The radioactivity in the hot cell is therefore reduced to an acceptable level by using lead shielding and other protective measures. This allows the researchers to examine, process and dispose of the radioactive materials in a safe environment.

Lead shielding

One of the most important components of a hot cell is the lead shielding. Lead is the preferred material for shielding in both research and application areas due to its high density and ability to effectively absorb radioactive radiation. The lead shielding of a hot cell acts as a barrier. It ensures that the radioactivity produced during work with radioactive materials does not escape to the outside and thus does not harm people or the environment.

Depending on the type of radioactive substances used and their specific radiation energy, the lead shielding is designed with the appropriate strength and thickness to ensure optimum protection. In addition, lead shielding is often combined with other materials such as boron and polyethylene. This provides additional protection against neutron radiation.

Application of hot cells in cancer research

The use of hot cells plays a decisive role in cancer research. It serves to gain new medical insights and develop innovative therapeutic approaches. The hot cell enables researchers to handle and examine radioactive substances. Without being exposed to high levels of radiation themselves.

This is of great importance as radioactive isotopes are often used in cancer research. For example, to investigate the mode of action of drugs or to better understand the distribution of cancer cells in the body.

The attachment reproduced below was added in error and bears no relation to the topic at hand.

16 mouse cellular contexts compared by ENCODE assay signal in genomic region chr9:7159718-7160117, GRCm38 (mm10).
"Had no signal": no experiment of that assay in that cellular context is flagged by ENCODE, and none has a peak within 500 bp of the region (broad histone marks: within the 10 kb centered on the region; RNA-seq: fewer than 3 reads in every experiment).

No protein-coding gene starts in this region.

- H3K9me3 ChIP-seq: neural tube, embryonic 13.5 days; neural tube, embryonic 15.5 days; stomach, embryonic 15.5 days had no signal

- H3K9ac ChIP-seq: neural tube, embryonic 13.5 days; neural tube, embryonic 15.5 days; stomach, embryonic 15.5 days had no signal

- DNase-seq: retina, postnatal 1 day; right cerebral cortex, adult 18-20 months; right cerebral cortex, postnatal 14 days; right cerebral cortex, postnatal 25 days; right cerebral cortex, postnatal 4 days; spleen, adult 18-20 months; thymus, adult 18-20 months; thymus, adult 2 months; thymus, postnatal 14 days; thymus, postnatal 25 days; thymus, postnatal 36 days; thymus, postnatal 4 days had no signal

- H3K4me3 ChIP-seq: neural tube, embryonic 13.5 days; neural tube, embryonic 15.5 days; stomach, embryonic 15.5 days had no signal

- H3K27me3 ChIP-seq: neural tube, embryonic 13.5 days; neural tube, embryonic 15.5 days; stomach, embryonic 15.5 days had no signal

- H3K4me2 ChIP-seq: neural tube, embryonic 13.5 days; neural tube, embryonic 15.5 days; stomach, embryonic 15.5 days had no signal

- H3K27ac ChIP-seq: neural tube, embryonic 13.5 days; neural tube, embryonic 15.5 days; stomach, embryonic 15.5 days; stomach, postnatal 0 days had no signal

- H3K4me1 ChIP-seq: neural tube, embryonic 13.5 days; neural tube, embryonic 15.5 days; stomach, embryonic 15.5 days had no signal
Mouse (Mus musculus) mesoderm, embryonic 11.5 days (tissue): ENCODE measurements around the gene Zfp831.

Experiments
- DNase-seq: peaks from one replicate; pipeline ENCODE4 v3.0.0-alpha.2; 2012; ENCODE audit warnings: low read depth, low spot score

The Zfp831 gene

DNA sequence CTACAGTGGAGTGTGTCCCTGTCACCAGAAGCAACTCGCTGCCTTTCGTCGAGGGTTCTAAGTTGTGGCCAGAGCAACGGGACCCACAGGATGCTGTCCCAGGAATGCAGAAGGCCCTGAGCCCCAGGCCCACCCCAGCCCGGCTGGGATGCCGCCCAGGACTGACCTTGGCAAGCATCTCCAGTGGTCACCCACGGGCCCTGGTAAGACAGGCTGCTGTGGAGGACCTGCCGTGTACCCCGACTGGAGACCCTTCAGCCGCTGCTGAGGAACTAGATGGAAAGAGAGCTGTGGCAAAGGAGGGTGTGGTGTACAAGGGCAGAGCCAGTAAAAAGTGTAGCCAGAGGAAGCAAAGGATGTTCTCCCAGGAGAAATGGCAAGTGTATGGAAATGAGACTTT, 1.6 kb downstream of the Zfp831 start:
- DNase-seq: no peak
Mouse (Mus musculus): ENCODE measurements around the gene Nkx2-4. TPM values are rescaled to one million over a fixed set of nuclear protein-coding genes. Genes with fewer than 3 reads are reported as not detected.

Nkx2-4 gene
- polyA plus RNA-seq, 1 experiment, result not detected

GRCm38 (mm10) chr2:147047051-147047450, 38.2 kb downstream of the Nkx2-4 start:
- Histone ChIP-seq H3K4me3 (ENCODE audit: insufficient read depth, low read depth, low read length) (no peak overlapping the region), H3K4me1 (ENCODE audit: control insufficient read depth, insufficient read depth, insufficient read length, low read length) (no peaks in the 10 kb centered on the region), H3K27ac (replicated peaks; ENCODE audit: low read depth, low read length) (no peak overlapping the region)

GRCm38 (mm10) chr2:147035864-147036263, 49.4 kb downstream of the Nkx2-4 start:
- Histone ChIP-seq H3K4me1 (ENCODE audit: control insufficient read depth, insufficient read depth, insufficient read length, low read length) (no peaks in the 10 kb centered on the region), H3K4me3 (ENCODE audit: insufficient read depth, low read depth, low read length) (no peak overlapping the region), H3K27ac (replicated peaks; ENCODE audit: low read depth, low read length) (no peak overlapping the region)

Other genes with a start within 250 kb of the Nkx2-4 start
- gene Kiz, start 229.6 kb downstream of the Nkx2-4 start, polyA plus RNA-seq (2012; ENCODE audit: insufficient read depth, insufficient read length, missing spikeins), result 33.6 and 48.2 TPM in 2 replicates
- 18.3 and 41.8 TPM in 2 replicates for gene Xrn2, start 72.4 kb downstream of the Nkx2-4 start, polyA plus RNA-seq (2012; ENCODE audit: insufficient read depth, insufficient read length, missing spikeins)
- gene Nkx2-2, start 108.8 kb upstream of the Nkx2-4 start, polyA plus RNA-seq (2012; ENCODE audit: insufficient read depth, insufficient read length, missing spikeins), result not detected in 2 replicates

Another important field of application is the development of radioactive tracers. These are for example used in diagnostics, in PET scans (positron emission tomography). Radioactive substances are injected into the patient’s body in order to obtain detailed information about the metabolism and spatial distribution of tumors.

In summary, it can be said that hot cells are indispensable for most experimental approaches in cancer research in which radioactive substances are used. They not only facilitate the safe handling of these materials, but also contribute to a better understanding of cancer and its possible treatments.


Hot cells play a crucial role in scientific research, especially in cancer research. The use of lead shielding reduces radioactivity within the hot cell to a minimum. This makes working with radioactive materials safer and more efficient.

Modern hot cell technology enables the detailed investigation of radioactive materials and processes that can contribute to the discovery of new therapeutic approaches and drugs. Hot cells are of particular importance in cancer research, as they make it possible to precisely understand and analyze the properties of tumors and their changes when exposed to radiation or other forms of treatment. This helps to optimize the effectiveness of therapies and possibly even discover new treatment options.

In view of the continuous development of hot cell technology and the rapid progress in research, the future prospects in this area are very promising. The debate about radioactivity and its scientific benefits shows once again that, with responsible handling and appropriate safety measures, even potentially dangerous technologies can be used for the benefit of mankind.